The Restoration of Faith through Reason
At that point "anything goes," or at least so it seems. There is no way to determine whether the person is speaking truth, whether he is a narcissistic sociopath trawling for attention, or whether he is just eccentric or even insane. Better to just stick with what we know: straight up scriptural revelation, even if it often clashes with other truths of the world, and sometimes flirts with frank absurdity.
This occurred to me in thinking about the idea of a universal metaphysic that is revealed through religion, even while religion can never be reduced to a mere metaphysic. As Schuon writes, "all esoterism appears to be tinged with heresy from the point of view of the corresponding exoterism," for it gives the appearance of man elevating himself above the plain meaning of this or that revelation. It seems to be an invitation for clever knaves to justify anything.
And yet, man has a mind and therefore a will to truth. This mind -- our most precious inheritance -- seeks not just information but understanding. As such, it is impossible for me to believe that our Creator would want us to assent to any doctrine that makes less than total sense to us.
In other words, he wants us to assent not just with body and heart -- or with will and sentiment -- but with our minds. And a mind that assents to what it doesn't understand has devolved to mere will, i.e., the will to believe. This has its place, of course, but faith should be a prelude to understanding, not an end in itself.
This occurred to me while speaking with a friend who is engaged in a "spiritual search," but who is already deeply involved in the Jewish faith. He was raised in a strictly orthodox world, and although he is now involved in a less rigorous branch, he nevertheless has obvious problems with what he regards as a kind of minute attention to iterations of the Law -- for example, avoiding broccoli since there might be a tiny insect lodged inside the flower, or not tearing perforated toilet tissue on the sabbath because it is a form of "work."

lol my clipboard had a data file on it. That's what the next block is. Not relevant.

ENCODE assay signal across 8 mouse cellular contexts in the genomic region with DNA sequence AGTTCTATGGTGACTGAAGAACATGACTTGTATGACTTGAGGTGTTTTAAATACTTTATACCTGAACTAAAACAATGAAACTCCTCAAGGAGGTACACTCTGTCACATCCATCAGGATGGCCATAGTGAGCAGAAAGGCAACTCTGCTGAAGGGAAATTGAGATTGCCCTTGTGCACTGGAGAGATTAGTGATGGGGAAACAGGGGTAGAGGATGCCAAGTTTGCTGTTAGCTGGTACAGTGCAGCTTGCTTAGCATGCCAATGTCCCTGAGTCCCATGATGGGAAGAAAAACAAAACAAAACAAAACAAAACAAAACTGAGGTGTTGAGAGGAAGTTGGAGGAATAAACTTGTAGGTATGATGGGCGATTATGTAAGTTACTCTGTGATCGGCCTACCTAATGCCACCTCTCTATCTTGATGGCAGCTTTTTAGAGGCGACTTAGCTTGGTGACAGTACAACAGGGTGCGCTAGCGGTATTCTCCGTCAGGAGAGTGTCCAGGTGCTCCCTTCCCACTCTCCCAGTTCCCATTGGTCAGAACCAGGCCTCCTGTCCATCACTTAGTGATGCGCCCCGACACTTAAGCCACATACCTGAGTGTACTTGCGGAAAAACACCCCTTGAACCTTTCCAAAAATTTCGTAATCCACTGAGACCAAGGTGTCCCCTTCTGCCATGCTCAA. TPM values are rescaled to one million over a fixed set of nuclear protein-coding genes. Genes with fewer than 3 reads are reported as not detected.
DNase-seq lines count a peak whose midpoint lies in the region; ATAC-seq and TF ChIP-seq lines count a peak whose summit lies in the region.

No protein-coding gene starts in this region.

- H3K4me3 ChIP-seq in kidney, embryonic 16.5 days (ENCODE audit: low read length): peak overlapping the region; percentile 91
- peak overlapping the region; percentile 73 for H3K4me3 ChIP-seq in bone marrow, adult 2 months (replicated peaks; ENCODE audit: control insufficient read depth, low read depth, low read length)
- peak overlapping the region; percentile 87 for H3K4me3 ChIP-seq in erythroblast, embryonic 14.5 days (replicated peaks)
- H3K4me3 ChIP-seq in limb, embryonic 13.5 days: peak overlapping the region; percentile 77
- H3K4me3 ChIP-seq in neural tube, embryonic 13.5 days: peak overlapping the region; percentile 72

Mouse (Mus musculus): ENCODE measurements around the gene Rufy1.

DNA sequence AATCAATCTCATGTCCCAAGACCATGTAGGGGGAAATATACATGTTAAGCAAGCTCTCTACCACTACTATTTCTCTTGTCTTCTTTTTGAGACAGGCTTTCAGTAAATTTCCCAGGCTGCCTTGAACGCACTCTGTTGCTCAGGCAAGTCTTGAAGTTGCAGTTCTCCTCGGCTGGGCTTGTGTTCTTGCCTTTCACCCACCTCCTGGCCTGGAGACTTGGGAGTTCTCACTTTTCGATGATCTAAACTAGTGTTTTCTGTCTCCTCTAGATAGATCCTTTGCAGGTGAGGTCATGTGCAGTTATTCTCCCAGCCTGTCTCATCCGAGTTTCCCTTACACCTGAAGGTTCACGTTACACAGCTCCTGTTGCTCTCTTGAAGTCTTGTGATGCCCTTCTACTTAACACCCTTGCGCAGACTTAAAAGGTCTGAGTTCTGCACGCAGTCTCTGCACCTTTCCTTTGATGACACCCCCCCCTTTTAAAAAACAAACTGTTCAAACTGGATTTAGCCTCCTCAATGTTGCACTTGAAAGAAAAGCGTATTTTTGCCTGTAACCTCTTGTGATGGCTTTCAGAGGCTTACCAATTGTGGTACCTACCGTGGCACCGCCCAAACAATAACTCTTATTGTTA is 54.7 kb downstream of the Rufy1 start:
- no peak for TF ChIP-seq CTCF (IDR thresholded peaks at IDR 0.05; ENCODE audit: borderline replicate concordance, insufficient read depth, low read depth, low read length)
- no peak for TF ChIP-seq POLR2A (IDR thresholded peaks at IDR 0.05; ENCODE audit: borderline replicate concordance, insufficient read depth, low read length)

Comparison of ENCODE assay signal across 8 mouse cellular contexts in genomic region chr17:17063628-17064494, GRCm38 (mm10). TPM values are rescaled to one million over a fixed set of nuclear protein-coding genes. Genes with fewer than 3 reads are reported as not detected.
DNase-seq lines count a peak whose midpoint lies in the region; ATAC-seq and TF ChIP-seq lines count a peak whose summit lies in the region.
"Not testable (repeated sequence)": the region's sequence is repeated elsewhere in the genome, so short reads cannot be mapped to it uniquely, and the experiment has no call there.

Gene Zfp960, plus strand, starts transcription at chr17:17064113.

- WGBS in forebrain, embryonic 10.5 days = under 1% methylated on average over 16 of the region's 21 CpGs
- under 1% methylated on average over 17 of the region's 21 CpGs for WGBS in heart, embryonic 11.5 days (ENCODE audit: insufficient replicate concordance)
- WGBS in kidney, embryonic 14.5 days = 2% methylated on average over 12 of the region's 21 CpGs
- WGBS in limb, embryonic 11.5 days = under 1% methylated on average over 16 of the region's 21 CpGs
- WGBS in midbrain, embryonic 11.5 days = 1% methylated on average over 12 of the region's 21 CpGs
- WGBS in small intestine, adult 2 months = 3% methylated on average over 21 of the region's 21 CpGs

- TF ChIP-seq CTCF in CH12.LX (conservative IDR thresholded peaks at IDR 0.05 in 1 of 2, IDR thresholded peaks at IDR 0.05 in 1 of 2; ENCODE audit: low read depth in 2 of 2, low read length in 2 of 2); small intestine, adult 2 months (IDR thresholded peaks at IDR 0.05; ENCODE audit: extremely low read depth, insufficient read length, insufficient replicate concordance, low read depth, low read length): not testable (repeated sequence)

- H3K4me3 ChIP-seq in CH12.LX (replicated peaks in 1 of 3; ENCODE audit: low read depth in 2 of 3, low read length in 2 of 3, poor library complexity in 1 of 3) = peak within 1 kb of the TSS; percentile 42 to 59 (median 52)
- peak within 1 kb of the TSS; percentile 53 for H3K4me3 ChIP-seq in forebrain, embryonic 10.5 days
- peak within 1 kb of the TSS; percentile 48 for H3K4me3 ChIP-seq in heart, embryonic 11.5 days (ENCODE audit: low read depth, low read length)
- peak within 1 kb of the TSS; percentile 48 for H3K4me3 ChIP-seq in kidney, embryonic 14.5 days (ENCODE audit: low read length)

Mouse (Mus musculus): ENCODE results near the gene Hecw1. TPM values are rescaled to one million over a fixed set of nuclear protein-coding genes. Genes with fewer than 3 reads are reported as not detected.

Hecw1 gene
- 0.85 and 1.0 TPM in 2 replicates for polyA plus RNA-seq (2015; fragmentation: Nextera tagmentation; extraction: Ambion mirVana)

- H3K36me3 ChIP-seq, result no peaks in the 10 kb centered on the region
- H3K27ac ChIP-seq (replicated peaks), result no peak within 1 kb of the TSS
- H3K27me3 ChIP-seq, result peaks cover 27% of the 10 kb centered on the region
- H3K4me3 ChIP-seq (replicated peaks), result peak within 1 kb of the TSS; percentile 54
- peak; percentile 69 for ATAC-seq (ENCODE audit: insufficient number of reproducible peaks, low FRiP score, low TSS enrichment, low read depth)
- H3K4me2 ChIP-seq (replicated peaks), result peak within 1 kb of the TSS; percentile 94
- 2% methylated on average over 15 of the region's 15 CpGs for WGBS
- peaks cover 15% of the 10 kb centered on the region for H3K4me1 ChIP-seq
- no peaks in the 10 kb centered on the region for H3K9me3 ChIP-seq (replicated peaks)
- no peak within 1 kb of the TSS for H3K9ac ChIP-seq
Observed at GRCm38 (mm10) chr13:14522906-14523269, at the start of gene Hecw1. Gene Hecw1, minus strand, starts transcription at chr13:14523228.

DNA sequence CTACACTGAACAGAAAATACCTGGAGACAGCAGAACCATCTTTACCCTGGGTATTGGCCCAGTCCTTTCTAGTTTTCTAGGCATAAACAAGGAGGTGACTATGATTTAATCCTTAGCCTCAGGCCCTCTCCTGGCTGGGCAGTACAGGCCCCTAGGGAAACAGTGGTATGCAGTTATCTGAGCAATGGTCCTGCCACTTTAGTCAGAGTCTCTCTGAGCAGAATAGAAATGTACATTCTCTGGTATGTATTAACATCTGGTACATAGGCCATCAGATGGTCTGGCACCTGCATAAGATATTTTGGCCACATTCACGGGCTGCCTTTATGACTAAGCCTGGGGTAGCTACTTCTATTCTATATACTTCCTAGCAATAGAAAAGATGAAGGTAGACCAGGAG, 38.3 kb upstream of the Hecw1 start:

That said, he greatly appreciates the wisdom, certain traditions and rituals, the community, and the transmission of values to his children. But in Judaism, one has no right to pick and choose the parts one likes, for where does one draw the line? It reminds me of Neusner's A Rabbi Talks With Jesus, in which he listens to the Sermon on the Mount with "Jewish ears" and likes much of what he hears. But when Jesus places himself above the Law and puts himself in place of the Torah, it's a deal breaker.
In a way, we might say that there is a kind of dialectical flow from experience to doctrine to experience and back to doctrine. For example, Moses had some profound encounters with God, which are embodied in the Torah. Jesus comes along and seems to reverse the sequence, but after Jesus comes the Church that creates an updated doctrine -- the Catechism of the Catholic Church runs to almost 800 pages. But then Protestants come along and reject the whole thing. Protestantism becomes reified, so then numberless sects split off, especially in America, where people take religious experience seriously. But most of them make no sense, and are intellectually negligible.
It's probably easier to accept the idea that various experiences of God are all related, than the notion that there could be a kind of central doctrine that unites particular expressions of it. But this is what Schuon seeks to accomplish; or rather, simply "discern," since he was of the belief that it was already there to see, so long as one is capable of seeing it.